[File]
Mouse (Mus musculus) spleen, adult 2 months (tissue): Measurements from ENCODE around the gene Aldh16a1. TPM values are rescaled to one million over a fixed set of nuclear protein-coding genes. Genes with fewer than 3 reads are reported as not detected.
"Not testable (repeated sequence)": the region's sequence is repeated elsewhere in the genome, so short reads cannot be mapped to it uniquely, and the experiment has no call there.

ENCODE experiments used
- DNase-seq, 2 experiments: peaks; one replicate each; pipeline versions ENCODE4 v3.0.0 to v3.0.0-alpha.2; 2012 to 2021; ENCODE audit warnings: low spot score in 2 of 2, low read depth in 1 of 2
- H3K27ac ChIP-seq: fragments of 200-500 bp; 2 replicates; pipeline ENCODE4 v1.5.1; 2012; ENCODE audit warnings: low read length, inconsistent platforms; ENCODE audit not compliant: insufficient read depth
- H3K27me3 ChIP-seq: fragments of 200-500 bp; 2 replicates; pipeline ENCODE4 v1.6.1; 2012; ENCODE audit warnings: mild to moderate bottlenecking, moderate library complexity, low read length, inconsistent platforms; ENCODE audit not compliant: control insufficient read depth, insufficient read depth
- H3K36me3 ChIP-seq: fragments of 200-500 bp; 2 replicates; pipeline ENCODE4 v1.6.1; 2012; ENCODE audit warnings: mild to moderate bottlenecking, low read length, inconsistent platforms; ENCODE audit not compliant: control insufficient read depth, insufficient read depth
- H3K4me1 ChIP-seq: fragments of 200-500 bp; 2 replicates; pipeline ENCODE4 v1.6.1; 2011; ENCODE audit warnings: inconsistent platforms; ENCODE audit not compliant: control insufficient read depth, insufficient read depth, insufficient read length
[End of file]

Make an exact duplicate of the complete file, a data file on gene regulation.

Mouse (Mus musculus) spleen, adult 2 months (tissue): Measurements from ENCODE around the gene Aldh16a1. TPM values are rescaled to one million over a fixed set of nuclear protein-coding genes. Genes with fewer than 3 reads are reported as not detected.
"Not testable (repeated sequence)": the region's sequence is repeated elsewhere in the genome, so short reads cannot be mapped to it uniquely, and the experiment has no call there.

ENCODE experiments used
- DNase-seq, 2 experiments: peaks; one replicate each; pipeline versions ENCODE4 v3.0.0 to v3.0.0-alpha.2; 2012 to 2021; ENCODE audit warnings: low spot score in 2 of 2, low read depth in 1 of 2
- H3K27ac ChIP-seq: fragments of 200-500 bp; 2 replicates; pipeline ENCODE4 v1.5.1; 2012; ENCODE audit warnings: low read length, inconsistent platforms; ENCODE audit not compliant: insufficient read depth
- H3K27me3 ChIP-seq: fragments of 200-500 bp; 2 replicates; pipeline ENCODE4 v1.6.1; 2012; ENCODE audit warnings: mild to moderate bottlenecking, moderate library complexity, low read length, inconsistent platforms; ENCODE audit not compliant: control insufficient read depth, insufficient read depth
- H3K36me3 ChIP-seq: fragments of 200-500 bp; 2 replicates; pipeline ENCODE4 v1.6.1; 2012; ENCODE audit warnings: mild to moderate bottlenecking, low read length, inconsistent platforms; ENCODE audit not compliant: control insufficient read depth, insufficient read depth
- H3K4me1 ChIP-seq: fragments of 200-500 bp; 2 replicates; pipeline ENCODE4 v1.6.1; 2011; ENCODE audit warnings: inconsistent platforms; ENCODE audit not compliant: control insufficient read depth, insufficient read depth, insufficient read length